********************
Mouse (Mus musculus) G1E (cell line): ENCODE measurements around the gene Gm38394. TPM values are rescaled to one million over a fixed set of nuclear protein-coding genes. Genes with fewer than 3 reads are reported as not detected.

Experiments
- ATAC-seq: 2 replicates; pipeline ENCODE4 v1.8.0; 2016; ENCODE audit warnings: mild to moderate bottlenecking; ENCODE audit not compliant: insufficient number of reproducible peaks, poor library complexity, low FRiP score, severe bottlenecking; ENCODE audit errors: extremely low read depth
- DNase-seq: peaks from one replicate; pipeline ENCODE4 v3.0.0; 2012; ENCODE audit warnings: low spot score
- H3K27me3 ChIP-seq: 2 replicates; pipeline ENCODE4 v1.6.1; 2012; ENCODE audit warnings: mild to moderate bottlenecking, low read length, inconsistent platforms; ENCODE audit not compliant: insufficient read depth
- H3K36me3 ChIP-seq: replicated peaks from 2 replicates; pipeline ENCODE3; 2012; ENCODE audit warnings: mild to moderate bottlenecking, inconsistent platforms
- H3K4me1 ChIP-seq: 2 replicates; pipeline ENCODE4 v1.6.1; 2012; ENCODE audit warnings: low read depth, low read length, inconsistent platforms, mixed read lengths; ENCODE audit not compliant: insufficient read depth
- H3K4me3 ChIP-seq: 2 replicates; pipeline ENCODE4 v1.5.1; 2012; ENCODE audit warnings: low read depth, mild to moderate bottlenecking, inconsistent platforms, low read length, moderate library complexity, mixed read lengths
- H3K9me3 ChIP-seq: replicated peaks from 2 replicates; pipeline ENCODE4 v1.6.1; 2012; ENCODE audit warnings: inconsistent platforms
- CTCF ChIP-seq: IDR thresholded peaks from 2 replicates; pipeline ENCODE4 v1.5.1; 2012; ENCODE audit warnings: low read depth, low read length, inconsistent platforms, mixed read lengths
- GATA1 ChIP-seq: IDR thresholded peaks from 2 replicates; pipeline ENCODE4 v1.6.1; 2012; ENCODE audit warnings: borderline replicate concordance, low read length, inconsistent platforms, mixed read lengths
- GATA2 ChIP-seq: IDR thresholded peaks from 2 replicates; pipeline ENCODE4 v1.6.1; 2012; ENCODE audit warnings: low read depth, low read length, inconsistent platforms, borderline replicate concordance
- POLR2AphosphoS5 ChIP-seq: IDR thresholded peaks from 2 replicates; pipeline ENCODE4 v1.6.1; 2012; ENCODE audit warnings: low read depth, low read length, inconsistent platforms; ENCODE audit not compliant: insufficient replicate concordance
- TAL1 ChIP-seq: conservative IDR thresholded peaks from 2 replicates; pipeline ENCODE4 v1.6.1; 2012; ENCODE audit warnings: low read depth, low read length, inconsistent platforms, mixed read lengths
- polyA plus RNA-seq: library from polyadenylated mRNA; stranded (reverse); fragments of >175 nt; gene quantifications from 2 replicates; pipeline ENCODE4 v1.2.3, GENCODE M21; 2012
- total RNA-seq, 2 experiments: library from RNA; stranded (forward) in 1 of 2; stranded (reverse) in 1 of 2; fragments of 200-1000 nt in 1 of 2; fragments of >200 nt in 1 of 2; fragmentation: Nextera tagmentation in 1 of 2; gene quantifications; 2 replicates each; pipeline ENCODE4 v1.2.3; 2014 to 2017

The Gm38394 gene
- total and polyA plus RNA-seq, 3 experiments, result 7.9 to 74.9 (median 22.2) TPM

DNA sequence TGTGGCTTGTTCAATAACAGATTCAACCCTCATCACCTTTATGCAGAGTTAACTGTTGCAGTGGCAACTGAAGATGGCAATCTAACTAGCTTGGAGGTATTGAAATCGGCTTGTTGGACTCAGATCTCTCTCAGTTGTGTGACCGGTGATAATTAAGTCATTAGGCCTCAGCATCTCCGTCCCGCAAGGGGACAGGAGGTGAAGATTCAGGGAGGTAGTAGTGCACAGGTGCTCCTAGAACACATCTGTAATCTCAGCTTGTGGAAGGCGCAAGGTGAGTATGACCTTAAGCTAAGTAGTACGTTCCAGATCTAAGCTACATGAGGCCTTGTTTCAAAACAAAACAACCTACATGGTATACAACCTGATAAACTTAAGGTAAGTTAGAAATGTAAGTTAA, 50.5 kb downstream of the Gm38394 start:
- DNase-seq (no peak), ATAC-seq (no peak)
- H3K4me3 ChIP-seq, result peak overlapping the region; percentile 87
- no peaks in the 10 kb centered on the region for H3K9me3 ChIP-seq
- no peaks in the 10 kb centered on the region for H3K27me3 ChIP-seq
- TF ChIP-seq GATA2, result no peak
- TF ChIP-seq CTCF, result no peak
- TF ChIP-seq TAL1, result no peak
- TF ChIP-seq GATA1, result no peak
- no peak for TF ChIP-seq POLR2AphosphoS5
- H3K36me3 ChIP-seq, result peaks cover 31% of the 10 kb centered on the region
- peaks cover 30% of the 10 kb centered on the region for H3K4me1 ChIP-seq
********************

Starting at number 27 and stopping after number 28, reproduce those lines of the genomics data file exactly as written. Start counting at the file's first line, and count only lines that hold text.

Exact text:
- TF ChIP-seq GATA1, result no peak
- no peak for TF ChIP-seq POLR2AphosphoS5